Incidentally, this is what is happening in Europe: the generation of our grandparents was taught to sing and play the piano – and not just at a rudimentary level: a reasonable level of expertise was required — enough to perform Beethoven and Schubert piano sonatas. This level of expertise made it easy for that generation to learn to appreciate opera and assured a steady audience for operatic productions. Today hardly anyone receives any musical education, and if they do, it is at best elementary. Appreciation of classical arts requires cultivation: not hours, but months and years of training the eye and the ear and today we do not devote that kind of time to cultivating ourselves. Is it any surprise that the popularity and commercial viability of European opera is going the way of Thai dance-drama?
7. The economic decline of the upper-middle class the death of art: can we even hope to have great opera for long?
And this is a good moment to ask ourselves a philosophical question: given the way our society has changed in the last century, and in particular the way the life of the middle and upper-middle classes has changed, can we even hope to foster a broad, educated audience for our opera? Only a hundred years ago a doctor, a lawyer, or an engineer would leave for work at 10 and come back home by 3. Within those short five hours he would have earned (and kept) enough income to support a large household with servants. This allowed him and his family not only the financial resources, but also the time necessary to cultivate themselves, to learn how to play the piano and sing, and to amuse themselves by giving amateur ad hoc opera performances at home (such as took place at my grandparents’ house). In today’s middle and upper-middle households, both spouses work and, being professionals, probably work 60- or 70-hour weeks; then they return home to perform household chores themselves. There is no time to become culturally cultivated today. Perhaps we have to accept that opera is an art of a bygone era: an era when we had time for it.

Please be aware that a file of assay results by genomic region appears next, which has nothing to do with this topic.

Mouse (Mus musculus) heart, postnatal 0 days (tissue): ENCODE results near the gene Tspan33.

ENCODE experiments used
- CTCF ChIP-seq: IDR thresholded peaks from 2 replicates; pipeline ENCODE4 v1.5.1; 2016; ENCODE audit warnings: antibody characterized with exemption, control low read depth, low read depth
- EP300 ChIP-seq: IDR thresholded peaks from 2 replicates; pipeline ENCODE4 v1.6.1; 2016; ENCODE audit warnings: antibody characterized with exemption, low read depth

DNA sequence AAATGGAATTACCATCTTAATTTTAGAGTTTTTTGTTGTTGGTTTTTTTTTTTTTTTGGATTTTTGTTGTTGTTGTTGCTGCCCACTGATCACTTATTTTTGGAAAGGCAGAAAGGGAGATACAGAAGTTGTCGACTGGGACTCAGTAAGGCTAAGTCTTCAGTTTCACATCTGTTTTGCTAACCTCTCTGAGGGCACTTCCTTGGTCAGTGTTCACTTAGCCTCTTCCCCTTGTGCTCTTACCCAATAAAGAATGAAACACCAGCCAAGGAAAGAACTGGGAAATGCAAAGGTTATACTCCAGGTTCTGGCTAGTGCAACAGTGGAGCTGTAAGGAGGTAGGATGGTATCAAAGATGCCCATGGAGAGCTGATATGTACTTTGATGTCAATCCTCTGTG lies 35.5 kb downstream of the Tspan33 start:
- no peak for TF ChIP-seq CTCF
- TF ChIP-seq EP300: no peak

Paul Bromberg’s article “A Passion for Bencharong” (Arts of Asia May/June 2010) tells the story of a collector’s education: the initial discovery of an art form, the learning curve (“education pieces” are one’s early purchasing mistakes). It also provides a little information about this little known, understudied art form (from it I learned that my collection isn’t really Benjarong but rather Lai Nam Thong — “Gold Wash Pattern”). And it features a great deal of photography of his truly superb pieces. (The journal is glossy, the room in which I read it was bright, my photos of it suck: let us hope Paul’s promised website — http://www.bencharongcollection.com — offers us good photos).
Paul is a serious collector: he chose to collect benjarong not only because it is beautiful, but also because it is undervalued. And it is undervalued not merely on account of its beauty but also because most of it came out of Chinese kilns, much of that out of Chinese imperial kilns. Thus, historical benjarong is really a subcategory of Chinese porcelain, yet it sells at a fraction of the cost: decent benjarong, Paul says, can be had for 5-50K, while decent China-proper begins at around 70K. Furthermore, says Paul, benjarong does not suffer from fakery; but there are so many excellent fakes in mainstream China porcelain that authenticity can be a problem.